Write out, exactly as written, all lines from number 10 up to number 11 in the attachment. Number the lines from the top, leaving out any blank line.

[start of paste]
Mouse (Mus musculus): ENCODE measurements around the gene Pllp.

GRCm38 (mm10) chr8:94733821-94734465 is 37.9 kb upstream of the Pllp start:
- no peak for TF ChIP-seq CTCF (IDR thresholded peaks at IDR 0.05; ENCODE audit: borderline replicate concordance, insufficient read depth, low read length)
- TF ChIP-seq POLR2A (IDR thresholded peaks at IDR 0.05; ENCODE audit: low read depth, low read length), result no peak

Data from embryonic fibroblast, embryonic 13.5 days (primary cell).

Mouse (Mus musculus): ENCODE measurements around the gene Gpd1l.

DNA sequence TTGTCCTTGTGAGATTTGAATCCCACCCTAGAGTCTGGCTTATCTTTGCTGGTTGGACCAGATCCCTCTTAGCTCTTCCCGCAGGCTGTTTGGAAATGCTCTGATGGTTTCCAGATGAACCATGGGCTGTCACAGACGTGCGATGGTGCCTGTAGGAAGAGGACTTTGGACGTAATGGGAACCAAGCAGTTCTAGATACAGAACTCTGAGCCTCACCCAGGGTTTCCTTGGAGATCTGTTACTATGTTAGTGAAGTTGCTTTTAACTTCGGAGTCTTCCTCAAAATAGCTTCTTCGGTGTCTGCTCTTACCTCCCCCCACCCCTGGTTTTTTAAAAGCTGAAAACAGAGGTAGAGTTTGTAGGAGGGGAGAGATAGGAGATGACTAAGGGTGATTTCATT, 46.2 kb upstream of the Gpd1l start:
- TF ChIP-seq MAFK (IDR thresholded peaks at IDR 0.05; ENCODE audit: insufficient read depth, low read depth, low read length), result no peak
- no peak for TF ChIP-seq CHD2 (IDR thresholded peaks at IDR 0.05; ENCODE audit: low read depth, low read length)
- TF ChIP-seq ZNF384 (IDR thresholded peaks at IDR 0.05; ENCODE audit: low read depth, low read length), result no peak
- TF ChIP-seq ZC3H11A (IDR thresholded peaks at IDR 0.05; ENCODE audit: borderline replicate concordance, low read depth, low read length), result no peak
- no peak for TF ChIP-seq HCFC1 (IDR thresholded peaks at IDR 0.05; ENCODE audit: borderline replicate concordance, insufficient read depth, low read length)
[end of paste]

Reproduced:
- TF ChIP-seq ZNF384 (IDR thresholded peaks at IDR 0.05; ENCODE audit: low read depth, low read length), result no peak
- TF ChIP-seq ZC3H11A (IDR thresholded peaks at IDR 0.05; ENCODE audit: borderline replicate concordance, low read depth, low read length), result no peak